Interview: The QuQu and Dan Wolfgang

Friday , 2, December 2016 6 Comments

We interrupt our regularly scheduled review of the pulps for this important and exciting interview with The QuQu and Dan Wolfgang, the team behind QuQu Media, who are with us today to talk about science fiction, new media, and the Alt-Furry. Short Reviews will return next week with Asteroid of Fear!

Alex: Thanks to both of you guys for agreeing to do an interview for us. First, can you tell us a little about yourselves and what it is you’re doing with QuQu Media?

The QuQu: I was the stereotypical lurker on the internet until March 2015 during the GamerGate events. When I posted prior to that, I largely used small community websites, or posted anonymously. I had been a gamer for ages, and was dissatisfied with the videos that were being produced at that time on the topic of GamerGate. I decided that I should just report on it myself.  With the help of a video editor, Johnny D, I got my start making RECAP videos, summarizing the current news related to the event in a brief and amusing manner.

After my assistant departed, I kept doing RECAPS myself until December of 2015 when Dan Wolfgang, AKA Rayndrops, joined the team. With his writing skill and knowledge, we were able to cover broader topics with more depth, including subjects outside of my personal area of expertise. Around this time we started covering things like Sci-Fi/Fantansy literature, visual novels, and more. QuQu Media became what it is today: A small team of two seeking to present news and opinion on various happenings in both political and cultural spheres, giving it our own twist to avoid just jumping on the latest Youtube bandwagons. Mostly, I’m looking to have fun, as this is a hobby to me.

Dan Wolfgang: I first spoke with QuQu about a year ago in the Dountain Dew and Moritos teamspeak, and we got to talking about Nintendo 64 emulation. Since his previous collaborator had moved on, I later asked if he was interested in resuming video production with my help. My interests have always been more toward reading and writing stories, so that influenced the content of the channel. As an example, I really enjoy stories written by Harlan Ellison, and because of this, you can see references to his work in some of our videos. The intro for our video on Science Fiction was directly inspired by the opening of Harlan’s commentary show on Sci-Fi Buzz (now SyFy.)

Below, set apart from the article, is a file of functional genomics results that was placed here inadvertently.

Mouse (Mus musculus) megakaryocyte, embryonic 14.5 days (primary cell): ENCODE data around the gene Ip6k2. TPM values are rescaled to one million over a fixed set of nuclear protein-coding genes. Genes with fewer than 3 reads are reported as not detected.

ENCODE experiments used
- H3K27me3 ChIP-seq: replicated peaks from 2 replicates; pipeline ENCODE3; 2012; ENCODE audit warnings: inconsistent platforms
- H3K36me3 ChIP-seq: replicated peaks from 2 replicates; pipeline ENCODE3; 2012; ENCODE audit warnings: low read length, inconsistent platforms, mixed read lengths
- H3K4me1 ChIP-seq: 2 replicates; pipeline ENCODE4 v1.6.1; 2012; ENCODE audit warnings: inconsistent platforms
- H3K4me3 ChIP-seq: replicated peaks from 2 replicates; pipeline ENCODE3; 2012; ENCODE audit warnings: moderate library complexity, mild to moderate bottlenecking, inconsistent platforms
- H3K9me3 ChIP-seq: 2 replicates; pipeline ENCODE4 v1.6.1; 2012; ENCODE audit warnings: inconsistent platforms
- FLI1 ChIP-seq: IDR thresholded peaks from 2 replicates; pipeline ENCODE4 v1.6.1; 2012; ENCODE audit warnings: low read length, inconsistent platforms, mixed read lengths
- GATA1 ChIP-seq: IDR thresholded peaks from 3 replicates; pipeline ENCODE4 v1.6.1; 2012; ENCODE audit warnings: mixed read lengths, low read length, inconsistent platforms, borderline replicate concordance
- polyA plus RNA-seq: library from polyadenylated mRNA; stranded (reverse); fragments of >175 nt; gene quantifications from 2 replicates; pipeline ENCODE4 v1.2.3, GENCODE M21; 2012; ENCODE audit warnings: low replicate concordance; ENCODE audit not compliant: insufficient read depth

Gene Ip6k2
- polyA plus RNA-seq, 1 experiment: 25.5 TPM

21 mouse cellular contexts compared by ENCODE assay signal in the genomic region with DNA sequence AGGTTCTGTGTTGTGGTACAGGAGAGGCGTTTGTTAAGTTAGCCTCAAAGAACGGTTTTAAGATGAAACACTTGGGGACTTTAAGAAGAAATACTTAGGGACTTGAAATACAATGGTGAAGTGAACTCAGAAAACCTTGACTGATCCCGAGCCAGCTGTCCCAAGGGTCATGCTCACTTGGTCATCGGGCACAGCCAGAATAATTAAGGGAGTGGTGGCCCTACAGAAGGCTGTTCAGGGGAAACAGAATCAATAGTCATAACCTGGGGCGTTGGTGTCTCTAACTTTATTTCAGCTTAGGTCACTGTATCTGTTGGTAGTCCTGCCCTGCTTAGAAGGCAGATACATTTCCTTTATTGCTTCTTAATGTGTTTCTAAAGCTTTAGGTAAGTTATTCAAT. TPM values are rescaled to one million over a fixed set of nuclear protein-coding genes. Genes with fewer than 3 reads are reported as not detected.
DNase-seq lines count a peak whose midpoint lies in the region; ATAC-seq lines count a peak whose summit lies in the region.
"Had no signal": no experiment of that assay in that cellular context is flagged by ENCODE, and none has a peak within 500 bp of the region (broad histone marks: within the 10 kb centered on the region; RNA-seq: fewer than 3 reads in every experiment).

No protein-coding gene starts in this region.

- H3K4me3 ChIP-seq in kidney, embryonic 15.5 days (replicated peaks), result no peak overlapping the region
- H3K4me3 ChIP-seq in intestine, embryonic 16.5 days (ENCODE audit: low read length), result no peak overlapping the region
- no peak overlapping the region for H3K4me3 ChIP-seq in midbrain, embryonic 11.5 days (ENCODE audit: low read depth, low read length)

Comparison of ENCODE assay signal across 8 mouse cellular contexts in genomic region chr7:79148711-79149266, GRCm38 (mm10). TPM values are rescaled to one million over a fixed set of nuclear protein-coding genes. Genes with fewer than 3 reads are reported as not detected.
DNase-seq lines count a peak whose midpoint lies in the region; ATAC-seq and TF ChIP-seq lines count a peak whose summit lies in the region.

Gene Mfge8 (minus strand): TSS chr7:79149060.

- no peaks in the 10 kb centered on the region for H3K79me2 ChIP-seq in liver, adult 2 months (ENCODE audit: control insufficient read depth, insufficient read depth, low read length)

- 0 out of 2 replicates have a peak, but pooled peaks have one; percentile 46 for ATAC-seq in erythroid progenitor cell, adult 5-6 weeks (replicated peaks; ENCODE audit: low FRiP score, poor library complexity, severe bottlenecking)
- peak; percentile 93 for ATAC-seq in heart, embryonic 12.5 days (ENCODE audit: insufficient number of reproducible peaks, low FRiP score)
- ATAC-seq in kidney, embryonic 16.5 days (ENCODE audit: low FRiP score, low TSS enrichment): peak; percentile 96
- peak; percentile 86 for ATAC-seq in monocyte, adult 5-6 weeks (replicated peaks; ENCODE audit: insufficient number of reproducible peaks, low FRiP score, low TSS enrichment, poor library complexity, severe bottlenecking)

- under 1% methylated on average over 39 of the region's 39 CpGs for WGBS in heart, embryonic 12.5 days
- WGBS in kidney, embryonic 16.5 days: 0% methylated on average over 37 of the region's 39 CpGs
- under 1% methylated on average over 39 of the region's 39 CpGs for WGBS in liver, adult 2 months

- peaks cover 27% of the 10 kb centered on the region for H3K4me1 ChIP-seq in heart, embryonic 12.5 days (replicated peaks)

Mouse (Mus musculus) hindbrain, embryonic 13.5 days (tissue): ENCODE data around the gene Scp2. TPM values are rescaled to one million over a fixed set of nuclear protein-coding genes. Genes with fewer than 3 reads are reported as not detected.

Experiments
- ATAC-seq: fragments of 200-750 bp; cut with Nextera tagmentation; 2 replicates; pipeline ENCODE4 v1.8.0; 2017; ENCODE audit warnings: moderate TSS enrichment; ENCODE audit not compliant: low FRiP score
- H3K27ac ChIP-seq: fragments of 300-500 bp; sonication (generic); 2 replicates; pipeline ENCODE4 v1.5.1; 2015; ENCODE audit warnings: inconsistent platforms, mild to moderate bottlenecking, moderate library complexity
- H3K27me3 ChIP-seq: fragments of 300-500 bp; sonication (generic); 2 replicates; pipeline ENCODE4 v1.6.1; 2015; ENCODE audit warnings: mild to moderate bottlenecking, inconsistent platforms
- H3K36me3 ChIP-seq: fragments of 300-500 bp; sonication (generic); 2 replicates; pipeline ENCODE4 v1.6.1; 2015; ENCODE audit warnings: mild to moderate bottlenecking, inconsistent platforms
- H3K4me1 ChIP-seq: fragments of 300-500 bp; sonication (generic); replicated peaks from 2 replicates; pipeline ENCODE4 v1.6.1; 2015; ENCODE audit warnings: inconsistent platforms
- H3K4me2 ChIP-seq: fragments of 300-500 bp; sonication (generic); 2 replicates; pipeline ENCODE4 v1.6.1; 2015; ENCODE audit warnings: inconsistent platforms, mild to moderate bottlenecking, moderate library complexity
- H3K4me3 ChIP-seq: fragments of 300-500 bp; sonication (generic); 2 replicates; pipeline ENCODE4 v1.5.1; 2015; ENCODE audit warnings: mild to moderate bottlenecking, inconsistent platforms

We think that a lot of the older video creators have fallen into the trap of seeing everything through the lens of their social justice worldview. For them, it’s no longer about discussing the qualities of the game or book itself, but instead how well the work conforms to their political beliefs. So we want to provide quality video content with our channel, content that is informative and funny, that doesn’t pander to a sweet sounding false narrative.

Alex: You guys are involved with something called “Alt-Furry”. From an outsider perspective, this appears to be a mix of satire and self-parody that’s combined with an actual politically conservative/right-wing bent that mirrors the new so-called “Alt-Right”. Care to explain just what Alt-Furry is?

The QuQu: The founder of the #AltFurry, John Kelly (@jmktwit on twitter), made the observation that O’Sullivan’s Law held true in the case of #GamerGate, and had a devastating effect on its impact in mid-to-late 2015. As such, #AltFurry is an EXPLICITLY right-wing and EXPLICITLY radical furry political movement. It will stand as a bulwark against the furry fandom completely surrendering to the excesses of the left. It’s motto is “We must ensure the existence of our species, and a future for Furry children” and its core principles are “Anti-speciesism is code for anti-furry” and “species-mixing is furry genocide”.

It is also a furry supremacy movement. Too long has social justice rhetoric been used to advantage one group of humans over another. It’s us non-humans’s turn to utilize the same absurd rhetoric to point out human privilege wherever we see it, and institute furry affirmative action policies to take down the homosapientarchy. This includes demands for increased furry representation in media, demands that people unpack the knapsack of human privilege when performing cultural criticism, putting an end to humansplaining, seeking legal permission to wear a fursuit in driver’s license photography, getting the phrase “yiff in hell furfag” labeled as hate speech, and more.

If you want to join the #AltFurry movement, you simply need to adopt a fursona, and start using the #AltFurry tag on social media accounts to do the work of the movement. If you’re tired of the fandom slipping leftward and want to demonstrate the absurdity of the increasingly common rhetoric based off of hierarchies of privilege, join the internet’s least privileged group and help us weaponize it against the very humans who invented it in the first place.

Dan Wolfgang: I concur with everything my partner just said. After all, pookas are known for their honesty. :^)

Alex: When I entered this region of web-space [twitter], I almost immediately noticed an overlap between those interested in Sad/Rabid Puppy, Gamergate, and Alt-Furry.